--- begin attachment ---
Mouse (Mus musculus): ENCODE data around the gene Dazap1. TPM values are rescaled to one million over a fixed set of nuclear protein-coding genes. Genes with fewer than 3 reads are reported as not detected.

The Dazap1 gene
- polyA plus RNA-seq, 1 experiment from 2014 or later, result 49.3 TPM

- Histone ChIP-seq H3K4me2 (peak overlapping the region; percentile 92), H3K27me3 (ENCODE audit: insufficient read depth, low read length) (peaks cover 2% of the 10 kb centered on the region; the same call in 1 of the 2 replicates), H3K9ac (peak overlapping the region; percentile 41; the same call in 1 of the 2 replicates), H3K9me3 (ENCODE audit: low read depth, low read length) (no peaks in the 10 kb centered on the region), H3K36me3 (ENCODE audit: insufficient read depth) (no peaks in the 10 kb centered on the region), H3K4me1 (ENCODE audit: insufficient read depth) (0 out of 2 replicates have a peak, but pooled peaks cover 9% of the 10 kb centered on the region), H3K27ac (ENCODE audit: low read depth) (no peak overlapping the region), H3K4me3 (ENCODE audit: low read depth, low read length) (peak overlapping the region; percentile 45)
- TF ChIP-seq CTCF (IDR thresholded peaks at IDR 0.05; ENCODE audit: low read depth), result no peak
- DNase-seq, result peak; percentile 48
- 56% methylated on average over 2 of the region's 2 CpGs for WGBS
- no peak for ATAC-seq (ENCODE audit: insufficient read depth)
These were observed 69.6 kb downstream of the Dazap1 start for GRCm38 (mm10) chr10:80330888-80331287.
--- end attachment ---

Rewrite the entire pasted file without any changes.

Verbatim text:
Mouse (Mus musculus): ENCODE data around the gene Dazap1. TPM values are rescaled to one million over a fixed set of nuclear protein-coding genes. Genes with fewer than 3 reads are reported as not detected.

The Dazap1 gene
- polyA plus RNA-seq, 1 experiment from 2014 or later, result 49.3 TPM

- Histone ChIP-seq H3K4me2 (peak overlapping the region; percentile 92), H3K27me3 (ENCODE audit: insufficient read depth, low read length) (peaks cover 2% of the 10 kb centered on the region; the same call in 1 of the 2 replicates), H3K9ac (peak overlapping the region; percentile 41; the same call in 1 of the 2 replicates), H3K9me3 (ENCODE audit: low read depth, low read length) (no peaks in the 10 kb centered on the region), H3K36me3 (ENCODE audit: insufficient read depth) (no peaks in the 10 kb centered on the region), H3K4me1 (ENCODE audit: insufficient read depth) (0 out of 2 replicates have a peak, but pooled peaks cover 9% of the 10 kb centered on the region), H3K27ac (ENCODE audit: low read depth) (no peak overlapping the region), H3K4me3 (ENCODE audit: low read depth, low read length) (peak overlapping the region; percentile 45)
- TF ChIP-seq CTCF (IDR thresholded peaks at IDR 0.05; ENCODE audit: low read depth), result no peak
- DNase-seq, result peak; percentile 48
- 56% methylated on average over 2 of the region's 2 CpGs for WGBS
- no peak for ATAC-seq (ENCODE audit: insufficient read depth)
These were observed 69.6 kb downstream of the Dazap1 start for GRCm38 (mm10) chr10:80330888-80331287.